The Climate Swim: No Ice, No Life

How do you negotiate with an iceberg? You go around it.

I’m about to swim where I shouldn’t be able to, for the second time in my life. All because of ice – or the lack of it.

Thirteen years ago I swam across the North Pole. That swim shouldn’t have been possible; the Pole should have been frozen over. But the evidence of a warming planet was there in the ink-black water, and I needed everyone to know about it.

This month I’ll be swimming across the Ilulissat Icefjord, which is fed by the world’s fastest moving glacier. Ilulissat calves massive icebergs (including, legend has it, the one that sank the Titanic) and helps scientists understand how quickly glaciers are retreating due to climate change.

Ilulissat Glacier

The Ilulissat Glacier, on the west coast of Greenland, drains around 30 cubic kilometres of ice per year into the sea. Some of the icebergs that break from the glacier are over one kilometre tall.

Now, due to warming air and ocean temperatures, the glacier is melting at an accelerating scale and pace – an average of 30 m per day, and even faster in summer.

If the entire Greenland Ice Sheet were to melt, it would lead to a global sea level rise of over 7 metres. To put that in perspective, just a one-metre rise would drown major cities like London, Tokyo and New York.

“This is ground zero. This is why I will be swimming here.”

I believe there is no better place in the world than Ilulissat to show the dramatic impact of the Climate Crisis.

This will be the longest, coldest swim of my life.

World’s first multi-day polar swim

It took me 20 minutes to swim one km across the North Pole. Each minute felt like a lifetime.

This crossing will probably take me two weeks. It will be exponentially more challenging than anything I have ever done.

My route will not be a straight line, since I’ll have to navigate around icebergs and brash ice.

No one has tested the cumulative effects of swimming, day after day, in water that can drop to minus 1.7°C – and that’s before you take the wind chill factor into account.

I don’t know how my body will cope. No one has ever attempted a multi-day swim in the Polar Regions. Each day I will swim for one kilometre, then reheat, recover and start over again the next day.

Mission Critical

So why am I doing this?

“The Climate Crisis will affect every person and every creature, great or small, living on this Earth. It is the defining issue of our generation.”

In less than 100 days, world leaders will gather in Glasgow for the UN Climate Change Conference (COP26), where decisions will be made that determine our collective future.

I’ll be sending them my message from the Greenland Ice Sheet.

I will tell them that this is our last chance to honour the commitments they made in Paris, and move beyond them. I will urge them to deliver tangible action, today.

I will remind them that we rely on ice for our survival. It keeps our planet’s temperature in a range within which we can live.  No ice, no life.

Around 800 million people depend on meltwater from hundreds of thousands of mountain glaciers that are rapidly shrinking around the world.

Now, as our planet heats up, sea levels are rising and lives are on the line.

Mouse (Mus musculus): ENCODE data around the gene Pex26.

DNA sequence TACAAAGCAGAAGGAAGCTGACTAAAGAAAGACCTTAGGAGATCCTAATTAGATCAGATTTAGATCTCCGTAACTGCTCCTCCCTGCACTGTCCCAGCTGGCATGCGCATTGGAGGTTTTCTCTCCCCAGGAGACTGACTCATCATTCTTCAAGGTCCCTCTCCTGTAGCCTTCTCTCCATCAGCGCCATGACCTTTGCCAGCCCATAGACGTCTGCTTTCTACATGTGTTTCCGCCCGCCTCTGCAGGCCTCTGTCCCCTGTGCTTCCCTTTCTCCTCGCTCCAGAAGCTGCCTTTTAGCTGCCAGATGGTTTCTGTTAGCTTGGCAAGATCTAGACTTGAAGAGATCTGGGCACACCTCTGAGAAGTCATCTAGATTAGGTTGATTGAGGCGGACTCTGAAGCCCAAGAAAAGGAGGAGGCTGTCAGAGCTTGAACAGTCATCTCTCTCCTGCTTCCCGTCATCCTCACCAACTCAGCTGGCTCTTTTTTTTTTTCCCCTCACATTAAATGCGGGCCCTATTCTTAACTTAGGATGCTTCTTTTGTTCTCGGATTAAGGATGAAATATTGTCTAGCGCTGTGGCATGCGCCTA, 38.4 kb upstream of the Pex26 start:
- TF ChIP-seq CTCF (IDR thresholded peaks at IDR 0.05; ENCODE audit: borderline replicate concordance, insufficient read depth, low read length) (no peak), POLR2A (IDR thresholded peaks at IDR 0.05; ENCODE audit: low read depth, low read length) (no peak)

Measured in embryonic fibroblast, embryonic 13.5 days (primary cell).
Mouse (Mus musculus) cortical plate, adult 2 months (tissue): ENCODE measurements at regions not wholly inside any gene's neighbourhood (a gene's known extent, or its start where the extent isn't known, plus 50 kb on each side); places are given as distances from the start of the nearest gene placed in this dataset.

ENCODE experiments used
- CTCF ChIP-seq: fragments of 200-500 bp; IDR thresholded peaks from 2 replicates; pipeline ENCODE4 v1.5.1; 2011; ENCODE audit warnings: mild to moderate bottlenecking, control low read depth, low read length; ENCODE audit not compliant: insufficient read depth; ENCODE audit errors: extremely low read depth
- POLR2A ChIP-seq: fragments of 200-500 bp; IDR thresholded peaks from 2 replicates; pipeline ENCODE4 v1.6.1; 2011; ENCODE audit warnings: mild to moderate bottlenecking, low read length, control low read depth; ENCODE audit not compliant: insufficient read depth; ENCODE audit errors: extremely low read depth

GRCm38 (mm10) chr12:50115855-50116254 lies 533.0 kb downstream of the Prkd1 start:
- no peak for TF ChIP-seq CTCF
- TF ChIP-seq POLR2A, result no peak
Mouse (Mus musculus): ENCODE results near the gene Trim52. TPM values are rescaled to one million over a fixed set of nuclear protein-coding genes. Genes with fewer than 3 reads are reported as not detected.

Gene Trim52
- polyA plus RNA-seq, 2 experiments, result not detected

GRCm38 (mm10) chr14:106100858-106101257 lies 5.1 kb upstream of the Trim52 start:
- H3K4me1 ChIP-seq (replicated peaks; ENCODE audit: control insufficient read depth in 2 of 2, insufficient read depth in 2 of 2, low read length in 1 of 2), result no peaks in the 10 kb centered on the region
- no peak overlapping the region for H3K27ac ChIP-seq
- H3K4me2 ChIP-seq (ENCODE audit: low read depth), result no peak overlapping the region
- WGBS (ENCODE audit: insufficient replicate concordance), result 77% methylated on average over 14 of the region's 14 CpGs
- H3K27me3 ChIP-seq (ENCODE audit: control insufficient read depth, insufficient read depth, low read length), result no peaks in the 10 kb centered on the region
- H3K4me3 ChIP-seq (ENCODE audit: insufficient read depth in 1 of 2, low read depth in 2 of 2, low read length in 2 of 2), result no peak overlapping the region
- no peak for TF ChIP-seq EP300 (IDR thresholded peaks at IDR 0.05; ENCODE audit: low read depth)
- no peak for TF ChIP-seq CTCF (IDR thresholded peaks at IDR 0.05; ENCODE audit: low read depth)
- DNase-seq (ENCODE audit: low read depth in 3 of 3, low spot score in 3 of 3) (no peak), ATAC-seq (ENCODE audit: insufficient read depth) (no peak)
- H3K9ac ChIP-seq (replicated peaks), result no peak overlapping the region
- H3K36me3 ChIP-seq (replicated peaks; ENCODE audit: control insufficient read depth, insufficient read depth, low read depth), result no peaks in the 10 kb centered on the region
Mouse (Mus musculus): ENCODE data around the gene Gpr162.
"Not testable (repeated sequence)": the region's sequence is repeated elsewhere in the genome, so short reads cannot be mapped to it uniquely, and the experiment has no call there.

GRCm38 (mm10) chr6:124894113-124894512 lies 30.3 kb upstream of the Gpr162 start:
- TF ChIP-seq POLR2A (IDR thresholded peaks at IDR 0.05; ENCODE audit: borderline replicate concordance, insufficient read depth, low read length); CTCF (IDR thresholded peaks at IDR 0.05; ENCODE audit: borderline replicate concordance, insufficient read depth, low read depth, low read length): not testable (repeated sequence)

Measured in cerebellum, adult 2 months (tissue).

No ice, no life

Locked up inside ice is the power to calve icebergs, to raise seas, to feed people or drown them. It holds world temperatures in perfect balance.

Water is my element. But when it gets close to freezing point – which in the case of sea water, is minus 1.7°C — it becomes solid and unforgiveable. It’s not somewhere you want to be in a pair of swimming trunks. On more than one occasion, ice has nearly cost me my life.

The irony is that I freeze in order to show how the world is heating up.

People assume that you get used to the cold. You never do. What’s more, the cumulative effect of freezing water on the human body is brutal. I’ve swum until I couldn’t feel my fingers and feet. I’ve swum until my tongue froze inside my mouth. I’ve swum until I could feel my body shutting down.

I don’t know how much longer I will be able to do this.

This swim has to be my last stand. The stakes have never been higher.

Stronger together

Every expedition has a dedicated team working behind the scenes to make it happen. I want to thank mine for their passion, their commitment and their untiring work through Covid.

I would also like to thank our lead sponsors Legal and General Investment Management (LGIM) for making this swim possible. LGIM is a leading responsible investor, regularly lauded for its action in tackling climate change, among other sustainability issues. The bottom line is, we are not going to be able to solve the Climate Crisis unless we change the way we invest.

The last 100 days

Over 35 years of swimming I’ve witnessed our oceans and Polar Regions change. Many times I have felt like a lone voice crying out for the wilderness. But I am not alone. I am joined by hundreds of thousands of voices around the world – from scientists and diplomats to journalists and activists. They know that these next 100 days are the most important in human history.

Let’s make them count.

Find out more about the Greenland Swim 2021 here.

Lewis Pugh is an endurance swimmer and the UN Patron of the Oceans. He was the first person to swim the 528km length of the English Channel.